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Parasit Vectors. 2016 Apr 14;9:209. doi: 10.1186/s13071-016-1489-2.

Liver fluke (Fasciola hepatica) infection in cattle in Northern Ireland: a large-scale epidemiological investigation utilising surveillance data.

Author information

1
Veterinary Sciences Division, Agri-food and Biosciences Institute (AFBI), Stoney Road, Stormont, Belfast, BT43SD, UK. ecologicalepidemiology@gmail.com.
2
Veterinary Sciences Division, Agri-food and Biosciences Institute (AFBI), Stoney Road, Stormont, Belfast, BT43SD, UK.

Abstract

BACKGROUND:

Liver fluke (Fasciola hepatica) is a widespread parasite of ruminants which can have significant economic impact on cattle production. Fluke infection status at the animal-level is captured during meat inspection of all animals processed for human consumption within Northern Ireland. These national datasets have not been analysed to assess their utility in uncovering patterns in fluke infection at animal- and herd-levels in Northern Ireland.

METHODS:

We utilised a dataset of 1.2 million animal records from ~18,000 herds across 3 years (2011-2013) to assess animal- and herd-level apparent prevalence and risk-factors associated with fluke infection. Animal-level apparent prevalence was measured as the proportion of animals exhibiting evidence of fluke infection at slaughter; between herd-level infection prevalence was measured by binary categorisation of herds (infected or not). "Within herd" infection prevalence was measured using the proportion of animals within a herd that showed evidence of fluke infection per year (ranging from 0-100%). "Within herd" infection prevalence at the herd level was investigated using multivariable modelling.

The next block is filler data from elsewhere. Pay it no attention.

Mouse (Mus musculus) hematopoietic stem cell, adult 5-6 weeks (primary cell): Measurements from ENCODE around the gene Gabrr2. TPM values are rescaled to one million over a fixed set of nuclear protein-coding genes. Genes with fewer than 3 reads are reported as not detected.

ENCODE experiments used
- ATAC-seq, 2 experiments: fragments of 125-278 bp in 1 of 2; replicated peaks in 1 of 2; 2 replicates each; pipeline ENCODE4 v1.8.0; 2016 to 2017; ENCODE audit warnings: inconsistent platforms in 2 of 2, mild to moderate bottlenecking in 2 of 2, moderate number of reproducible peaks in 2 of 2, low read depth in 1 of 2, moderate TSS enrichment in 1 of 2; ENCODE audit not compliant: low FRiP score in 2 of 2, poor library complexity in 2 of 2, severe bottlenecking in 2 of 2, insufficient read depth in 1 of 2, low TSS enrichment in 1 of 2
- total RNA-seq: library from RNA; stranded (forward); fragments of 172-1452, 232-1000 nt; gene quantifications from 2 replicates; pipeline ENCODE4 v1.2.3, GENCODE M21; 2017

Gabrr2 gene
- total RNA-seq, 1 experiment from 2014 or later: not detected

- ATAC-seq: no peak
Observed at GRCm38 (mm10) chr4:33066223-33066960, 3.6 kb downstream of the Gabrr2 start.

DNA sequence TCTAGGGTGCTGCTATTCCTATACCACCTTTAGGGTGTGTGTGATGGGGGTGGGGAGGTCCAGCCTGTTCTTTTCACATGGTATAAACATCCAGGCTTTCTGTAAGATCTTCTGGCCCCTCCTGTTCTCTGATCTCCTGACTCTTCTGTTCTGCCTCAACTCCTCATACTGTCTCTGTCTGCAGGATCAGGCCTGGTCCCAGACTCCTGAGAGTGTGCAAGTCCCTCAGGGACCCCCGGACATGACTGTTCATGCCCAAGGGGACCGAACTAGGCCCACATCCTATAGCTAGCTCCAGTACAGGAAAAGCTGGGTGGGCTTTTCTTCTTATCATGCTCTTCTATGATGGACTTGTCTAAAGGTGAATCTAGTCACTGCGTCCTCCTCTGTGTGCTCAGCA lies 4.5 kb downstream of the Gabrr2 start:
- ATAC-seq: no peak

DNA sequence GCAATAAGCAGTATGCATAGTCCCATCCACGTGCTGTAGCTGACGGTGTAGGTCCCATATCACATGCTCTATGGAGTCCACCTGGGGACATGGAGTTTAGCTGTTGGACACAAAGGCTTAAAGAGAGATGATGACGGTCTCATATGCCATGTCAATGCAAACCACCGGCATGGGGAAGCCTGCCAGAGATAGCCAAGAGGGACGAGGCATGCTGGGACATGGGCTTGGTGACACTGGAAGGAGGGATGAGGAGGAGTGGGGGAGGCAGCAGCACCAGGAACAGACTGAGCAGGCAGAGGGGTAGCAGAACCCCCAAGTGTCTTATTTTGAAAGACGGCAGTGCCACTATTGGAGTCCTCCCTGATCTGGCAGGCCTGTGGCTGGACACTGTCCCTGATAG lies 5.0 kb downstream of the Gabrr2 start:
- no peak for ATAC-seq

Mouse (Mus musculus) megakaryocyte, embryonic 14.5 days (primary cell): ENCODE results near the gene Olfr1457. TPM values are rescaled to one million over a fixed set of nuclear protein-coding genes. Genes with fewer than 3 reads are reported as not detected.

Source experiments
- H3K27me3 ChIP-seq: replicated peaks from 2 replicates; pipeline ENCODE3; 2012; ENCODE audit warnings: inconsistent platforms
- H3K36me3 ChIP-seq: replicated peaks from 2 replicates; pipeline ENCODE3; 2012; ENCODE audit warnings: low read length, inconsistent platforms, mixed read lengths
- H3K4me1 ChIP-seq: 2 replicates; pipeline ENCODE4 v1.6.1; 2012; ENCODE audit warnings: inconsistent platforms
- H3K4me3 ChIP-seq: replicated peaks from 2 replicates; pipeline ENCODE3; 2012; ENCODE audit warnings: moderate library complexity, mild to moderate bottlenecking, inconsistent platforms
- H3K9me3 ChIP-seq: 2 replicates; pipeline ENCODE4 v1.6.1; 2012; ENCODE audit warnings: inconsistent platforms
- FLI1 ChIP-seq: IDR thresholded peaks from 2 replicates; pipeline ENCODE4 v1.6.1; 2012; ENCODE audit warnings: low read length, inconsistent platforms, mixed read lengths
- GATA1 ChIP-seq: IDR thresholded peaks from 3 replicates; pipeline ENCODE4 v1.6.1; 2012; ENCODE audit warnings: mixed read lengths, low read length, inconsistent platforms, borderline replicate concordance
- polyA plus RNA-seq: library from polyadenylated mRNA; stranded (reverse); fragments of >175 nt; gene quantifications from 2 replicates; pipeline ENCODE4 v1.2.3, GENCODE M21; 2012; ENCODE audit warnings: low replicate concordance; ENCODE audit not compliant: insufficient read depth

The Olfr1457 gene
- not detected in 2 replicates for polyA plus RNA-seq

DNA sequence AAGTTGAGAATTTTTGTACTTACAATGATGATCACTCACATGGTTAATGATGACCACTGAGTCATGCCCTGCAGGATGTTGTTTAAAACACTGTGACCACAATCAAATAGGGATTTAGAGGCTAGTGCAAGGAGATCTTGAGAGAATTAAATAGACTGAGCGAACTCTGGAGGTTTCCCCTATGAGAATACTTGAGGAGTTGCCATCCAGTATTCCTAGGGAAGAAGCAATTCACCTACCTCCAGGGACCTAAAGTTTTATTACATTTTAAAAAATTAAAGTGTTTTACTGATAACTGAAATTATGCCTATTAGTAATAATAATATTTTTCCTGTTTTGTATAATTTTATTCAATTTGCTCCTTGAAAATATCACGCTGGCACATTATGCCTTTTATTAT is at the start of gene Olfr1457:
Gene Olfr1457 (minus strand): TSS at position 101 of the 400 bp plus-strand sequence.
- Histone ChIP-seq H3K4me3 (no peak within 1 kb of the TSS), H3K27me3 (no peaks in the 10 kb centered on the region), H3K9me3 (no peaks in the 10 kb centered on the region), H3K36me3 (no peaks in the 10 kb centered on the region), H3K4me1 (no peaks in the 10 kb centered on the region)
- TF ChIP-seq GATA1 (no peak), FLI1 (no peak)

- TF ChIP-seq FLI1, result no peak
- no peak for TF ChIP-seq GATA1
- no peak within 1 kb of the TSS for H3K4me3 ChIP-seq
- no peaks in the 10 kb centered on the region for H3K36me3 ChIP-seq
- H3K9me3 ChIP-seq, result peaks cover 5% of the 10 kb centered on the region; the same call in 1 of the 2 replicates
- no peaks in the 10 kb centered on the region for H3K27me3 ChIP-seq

RESULTS:

At the animal level, the proportion of animals slaughtered that exhibited evidence of infection was 21-25% amongst years. Across herds, the proportion of herds with at least one infected animal, varied between 61 and 65%. However, there was a significant sampling effect at the herd-level; all herds where at least 105 animals slaughtered over the study period exhibited evidence of fluke infection (100%). There was significant variation in terms of within-herd infection prevalence. Risk factors included herd type, long-term weather variation, geographic location (region) and the abattoir.

CONCLUSIONS:

Liver fluke apparent prevalence was high at the herd-level across years. However, there was lower prevalence at the animal level, which may indicate significant variation in the exposure to fluke infection within herds. The proportion infected within-herds varied significantly in time and space, and by abattoir, herd-type and some weather variables. These data are a useful source of information on a widespread endemic disease, despite known limitations in terms of test performance (low sensitivity). As well as informing on the distribution and severity of liver fluke infection, these analyses will be used to investigate the effect of co-infection on risk for bovine tuberculosis.

KEYWORDS:

Disease surveillance; Fasciola hepatica; Meat inspection; Northern Ireland; Risk factors; Spatial analysis

PMID:
27079910
PMCID:
PMC4832448
DOI:
10.1186/s13071-016-1489-2
[Indexed for MEDLINE]
Free PMC Article

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